|Publication number||US6254577 B1|
|Application number||US 09/328,829|
|Publication date||Jul 3, 2001|
|Filing date||Jun 8, 1999|
|Priority date||Jun 11, 1998|
|Also published as||CA2274725A1, CA2274725C, DE69913431D1, DE69913431T2, EP0963763A1, EP0963763B1|
|Publication number||09328829, 328829, US 6254577 B1, US 6254577B1, US-B1-6254577, US6254577 B1, US6254577B1|
|Export Citation||BiBTeX, EndNote, RefMan|
|Patent Citations (20), Referenced by (28), Classifications (9), Legal Events (4)|
|External Links: USPTO, USPTO Assignment, Espacenet|
The present invention relates to a hypodermic needle protector, in particular for an epicardial needle.
A needle protector for a hypodermic needle is known that is constituted by a single piece of molded synthetic resin, said piece having a distal portion which forms a cap in which the distal end of the needle is received, and a proximal portion forming a base in which the proximal end of the needle is engaged, said two portions being hinged to each other via a thin zone constituting an elastic effect fold line such that manual action makes it possible to tilt the cap so as to reveal the needle and such that the cap returns on its own to its protective position after said manual action ceases, as described in the publication U.S. Pat. No. 5,693,022.
Compared with prior devices requiring return springs, that type of protector has the advantage of the cap returning on its own to its protective position after the manual action which moves it away has ceased.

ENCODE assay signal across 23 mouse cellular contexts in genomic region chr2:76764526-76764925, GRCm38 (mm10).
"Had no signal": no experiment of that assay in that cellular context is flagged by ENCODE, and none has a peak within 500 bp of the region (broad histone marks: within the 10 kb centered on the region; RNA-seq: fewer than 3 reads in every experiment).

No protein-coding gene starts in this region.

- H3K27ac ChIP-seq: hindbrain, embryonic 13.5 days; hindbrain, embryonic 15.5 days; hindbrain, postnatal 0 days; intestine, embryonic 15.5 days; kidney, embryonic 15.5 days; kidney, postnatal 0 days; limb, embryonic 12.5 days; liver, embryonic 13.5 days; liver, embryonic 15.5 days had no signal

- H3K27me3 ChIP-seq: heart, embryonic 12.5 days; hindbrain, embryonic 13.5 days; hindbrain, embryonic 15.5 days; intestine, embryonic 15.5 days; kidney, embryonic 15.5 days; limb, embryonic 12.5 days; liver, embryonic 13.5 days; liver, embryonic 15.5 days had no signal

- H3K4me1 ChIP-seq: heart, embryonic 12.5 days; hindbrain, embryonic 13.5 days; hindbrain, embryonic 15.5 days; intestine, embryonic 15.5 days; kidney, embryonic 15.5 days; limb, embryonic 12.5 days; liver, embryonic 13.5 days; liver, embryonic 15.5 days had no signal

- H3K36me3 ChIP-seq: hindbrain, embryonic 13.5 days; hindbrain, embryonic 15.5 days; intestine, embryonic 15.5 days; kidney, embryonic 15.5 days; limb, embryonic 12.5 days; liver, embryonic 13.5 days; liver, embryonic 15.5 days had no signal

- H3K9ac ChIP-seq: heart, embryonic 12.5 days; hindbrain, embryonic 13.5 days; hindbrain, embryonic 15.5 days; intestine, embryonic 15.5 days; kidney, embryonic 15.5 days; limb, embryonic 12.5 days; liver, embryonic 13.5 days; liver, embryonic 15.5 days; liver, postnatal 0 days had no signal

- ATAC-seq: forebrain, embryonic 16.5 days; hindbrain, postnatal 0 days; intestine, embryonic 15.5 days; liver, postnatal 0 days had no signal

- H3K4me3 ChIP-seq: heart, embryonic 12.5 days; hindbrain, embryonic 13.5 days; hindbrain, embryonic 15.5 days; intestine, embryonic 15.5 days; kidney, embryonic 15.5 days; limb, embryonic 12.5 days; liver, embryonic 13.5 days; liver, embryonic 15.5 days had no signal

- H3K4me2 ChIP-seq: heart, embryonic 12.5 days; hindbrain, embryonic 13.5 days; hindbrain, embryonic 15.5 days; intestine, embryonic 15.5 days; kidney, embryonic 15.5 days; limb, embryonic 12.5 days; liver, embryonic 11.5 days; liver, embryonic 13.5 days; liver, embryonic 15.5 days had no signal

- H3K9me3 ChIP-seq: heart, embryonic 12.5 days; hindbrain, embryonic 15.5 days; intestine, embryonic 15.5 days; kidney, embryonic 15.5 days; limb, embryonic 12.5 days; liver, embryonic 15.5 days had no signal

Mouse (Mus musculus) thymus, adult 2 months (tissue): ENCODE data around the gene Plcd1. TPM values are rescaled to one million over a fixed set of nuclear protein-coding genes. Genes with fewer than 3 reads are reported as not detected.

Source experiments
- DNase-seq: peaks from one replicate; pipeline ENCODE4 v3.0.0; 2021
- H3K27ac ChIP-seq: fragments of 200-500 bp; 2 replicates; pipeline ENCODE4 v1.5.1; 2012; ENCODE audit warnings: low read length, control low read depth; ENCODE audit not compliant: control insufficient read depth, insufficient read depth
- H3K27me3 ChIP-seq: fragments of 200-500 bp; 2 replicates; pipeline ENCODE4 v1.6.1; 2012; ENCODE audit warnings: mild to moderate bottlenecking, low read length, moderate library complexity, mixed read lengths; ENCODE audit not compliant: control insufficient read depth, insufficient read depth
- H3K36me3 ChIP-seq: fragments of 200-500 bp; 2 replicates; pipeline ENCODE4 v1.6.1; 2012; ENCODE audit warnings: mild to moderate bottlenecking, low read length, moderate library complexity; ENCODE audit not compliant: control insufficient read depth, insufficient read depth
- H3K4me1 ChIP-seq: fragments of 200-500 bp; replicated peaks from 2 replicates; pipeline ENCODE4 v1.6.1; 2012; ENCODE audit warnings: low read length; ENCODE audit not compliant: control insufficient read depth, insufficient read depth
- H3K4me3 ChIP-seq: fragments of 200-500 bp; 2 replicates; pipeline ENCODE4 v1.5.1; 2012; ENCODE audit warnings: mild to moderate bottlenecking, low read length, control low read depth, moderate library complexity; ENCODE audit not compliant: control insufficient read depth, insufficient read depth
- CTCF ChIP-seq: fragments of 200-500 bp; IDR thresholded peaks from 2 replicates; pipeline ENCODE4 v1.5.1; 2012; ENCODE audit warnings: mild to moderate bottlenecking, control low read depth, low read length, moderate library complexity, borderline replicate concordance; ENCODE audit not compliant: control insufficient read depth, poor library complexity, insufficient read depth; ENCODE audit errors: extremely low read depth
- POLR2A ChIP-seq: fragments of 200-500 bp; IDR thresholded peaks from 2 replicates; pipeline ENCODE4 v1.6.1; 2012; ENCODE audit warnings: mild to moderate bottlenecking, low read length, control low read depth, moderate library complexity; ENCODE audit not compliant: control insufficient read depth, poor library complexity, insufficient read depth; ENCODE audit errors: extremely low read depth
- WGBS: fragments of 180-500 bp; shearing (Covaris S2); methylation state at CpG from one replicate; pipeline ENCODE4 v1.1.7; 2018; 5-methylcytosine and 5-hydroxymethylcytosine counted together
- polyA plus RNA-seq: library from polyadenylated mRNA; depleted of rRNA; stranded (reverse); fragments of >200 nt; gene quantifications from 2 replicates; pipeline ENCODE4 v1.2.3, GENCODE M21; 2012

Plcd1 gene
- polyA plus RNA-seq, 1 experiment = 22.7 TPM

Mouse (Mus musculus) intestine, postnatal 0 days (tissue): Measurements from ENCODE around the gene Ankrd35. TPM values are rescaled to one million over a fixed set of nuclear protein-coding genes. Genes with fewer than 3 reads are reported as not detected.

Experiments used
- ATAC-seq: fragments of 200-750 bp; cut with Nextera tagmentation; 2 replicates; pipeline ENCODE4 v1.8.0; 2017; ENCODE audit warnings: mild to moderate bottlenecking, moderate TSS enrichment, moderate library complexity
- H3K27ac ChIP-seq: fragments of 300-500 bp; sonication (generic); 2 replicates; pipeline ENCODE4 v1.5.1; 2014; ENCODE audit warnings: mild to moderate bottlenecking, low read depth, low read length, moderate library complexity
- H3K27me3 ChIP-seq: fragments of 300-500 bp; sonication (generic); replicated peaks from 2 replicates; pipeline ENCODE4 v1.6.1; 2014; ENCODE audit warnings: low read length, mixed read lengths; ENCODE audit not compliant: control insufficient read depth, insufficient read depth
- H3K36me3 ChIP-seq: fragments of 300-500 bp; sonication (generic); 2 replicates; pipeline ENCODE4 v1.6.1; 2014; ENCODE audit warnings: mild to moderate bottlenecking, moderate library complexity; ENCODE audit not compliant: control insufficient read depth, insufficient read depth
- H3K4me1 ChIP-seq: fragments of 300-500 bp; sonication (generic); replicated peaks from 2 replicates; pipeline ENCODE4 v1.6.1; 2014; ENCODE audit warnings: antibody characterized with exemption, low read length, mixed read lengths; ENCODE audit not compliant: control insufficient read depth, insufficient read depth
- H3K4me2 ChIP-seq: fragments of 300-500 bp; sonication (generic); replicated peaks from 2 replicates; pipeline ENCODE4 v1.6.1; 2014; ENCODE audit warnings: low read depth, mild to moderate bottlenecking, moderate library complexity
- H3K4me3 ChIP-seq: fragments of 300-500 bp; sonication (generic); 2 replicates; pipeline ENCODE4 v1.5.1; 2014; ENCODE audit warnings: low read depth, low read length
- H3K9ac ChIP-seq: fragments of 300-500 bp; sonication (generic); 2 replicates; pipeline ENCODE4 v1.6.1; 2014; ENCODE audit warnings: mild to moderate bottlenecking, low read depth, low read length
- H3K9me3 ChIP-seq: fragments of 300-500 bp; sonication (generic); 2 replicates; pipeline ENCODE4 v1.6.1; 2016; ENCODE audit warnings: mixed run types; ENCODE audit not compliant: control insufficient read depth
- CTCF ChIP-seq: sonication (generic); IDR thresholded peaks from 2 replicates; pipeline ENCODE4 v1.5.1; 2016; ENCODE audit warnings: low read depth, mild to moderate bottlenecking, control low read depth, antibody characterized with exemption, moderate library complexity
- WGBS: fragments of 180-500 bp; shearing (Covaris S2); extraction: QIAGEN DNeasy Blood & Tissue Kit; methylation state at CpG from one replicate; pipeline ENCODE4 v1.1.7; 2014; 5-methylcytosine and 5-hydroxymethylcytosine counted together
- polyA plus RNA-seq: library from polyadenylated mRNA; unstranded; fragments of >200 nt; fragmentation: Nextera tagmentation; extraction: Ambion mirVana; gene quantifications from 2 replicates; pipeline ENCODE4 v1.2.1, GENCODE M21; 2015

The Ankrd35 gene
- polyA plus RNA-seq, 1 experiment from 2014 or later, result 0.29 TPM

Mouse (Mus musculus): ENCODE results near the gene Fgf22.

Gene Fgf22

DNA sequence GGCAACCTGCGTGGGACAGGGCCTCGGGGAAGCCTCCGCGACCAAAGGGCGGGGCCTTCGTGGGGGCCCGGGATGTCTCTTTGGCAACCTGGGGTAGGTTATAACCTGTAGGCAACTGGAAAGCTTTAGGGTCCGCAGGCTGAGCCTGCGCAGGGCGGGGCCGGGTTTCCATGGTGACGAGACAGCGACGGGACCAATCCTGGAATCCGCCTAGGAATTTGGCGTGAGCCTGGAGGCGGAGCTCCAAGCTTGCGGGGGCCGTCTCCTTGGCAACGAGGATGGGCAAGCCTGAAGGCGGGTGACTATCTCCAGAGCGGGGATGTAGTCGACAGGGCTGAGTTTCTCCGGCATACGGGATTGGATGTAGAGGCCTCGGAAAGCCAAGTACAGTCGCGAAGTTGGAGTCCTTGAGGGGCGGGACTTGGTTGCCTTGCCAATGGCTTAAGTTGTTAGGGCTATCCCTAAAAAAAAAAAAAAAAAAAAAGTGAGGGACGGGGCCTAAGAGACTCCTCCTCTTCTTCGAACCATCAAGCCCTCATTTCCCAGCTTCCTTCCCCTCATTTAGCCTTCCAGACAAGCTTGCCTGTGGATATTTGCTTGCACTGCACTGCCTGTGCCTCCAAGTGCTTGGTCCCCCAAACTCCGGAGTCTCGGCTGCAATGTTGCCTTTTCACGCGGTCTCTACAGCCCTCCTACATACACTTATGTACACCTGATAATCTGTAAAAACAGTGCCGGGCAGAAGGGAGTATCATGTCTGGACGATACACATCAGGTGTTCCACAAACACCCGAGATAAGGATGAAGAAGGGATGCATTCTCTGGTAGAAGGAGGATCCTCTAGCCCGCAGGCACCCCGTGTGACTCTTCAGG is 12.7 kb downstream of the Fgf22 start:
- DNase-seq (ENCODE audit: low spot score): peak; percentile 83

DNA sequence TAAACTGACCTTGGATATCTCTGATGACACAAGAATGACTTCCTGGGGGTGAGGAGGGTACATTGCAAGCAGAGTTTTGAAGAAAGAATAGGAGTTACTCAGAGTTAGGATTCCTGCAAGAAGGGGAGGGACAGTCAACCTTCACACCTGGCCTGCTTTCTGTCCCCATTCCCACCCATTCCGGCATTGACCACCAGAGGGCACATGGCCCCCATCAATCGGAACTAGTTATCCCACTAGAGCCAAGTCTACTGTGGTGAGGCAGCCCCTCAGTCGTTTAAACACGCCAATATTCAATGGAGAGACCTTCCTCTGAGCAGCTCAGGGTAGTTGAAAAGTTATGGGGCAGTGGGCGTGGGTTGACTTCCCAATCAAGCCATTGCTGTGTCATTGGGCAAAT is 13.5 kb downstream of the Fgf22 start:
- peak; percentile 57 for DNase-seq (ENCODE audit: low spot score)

This provides good security at low cost against accidental pricking.
In the embodiments described in the above-mentioned publication, the protector has a grip finger on its cap-forming portion, on which the user must act in order to tilt the cap.
The user must therefore both hold the base of the protector so as to manipulate the needle, while simultaneously acting on the finger of the cap so as to reveal the needle.
An object of the present invention is to provide a protector that is easier to handle.
According to the invention, this is achieved by designing the base of the protector in such a manner that the cap is tilted by manual action exerted on said base.
In a preferred embodiment, the base has two flaps for grasping that are suitable for being pivoted manually in one direction to cause the cap to tilt.
The operator thus simultaneously holds the needle in the hand and tilts the cap.
A preferred embodiment of the protector of the invention is described below with reference to the figures of the accompanying drawings, with other characteristics of the present invention appearing from the description and the figures.
In the figures:
FIG. 1 is a plan view of the protector in its needle-protecting configuration;
FIG. 2 is a section through the FIG. 1 protector on a plane containing the needle;
FIG. 3 is a section through the protector on a plane perpendicular to the needle, through the base region thereof;
FIGS. 4 and 5 are perspective views of the protector during two successive stages in the operation of disengaging the needle,
FIGS. 6 and 7 are other perspective views showing how an operator can take hold of the protector and manipulate it using the fingers of one hand only;
FIG. 8 is a perspective view showing five successive stages in an operation of uncovering the needle for use; and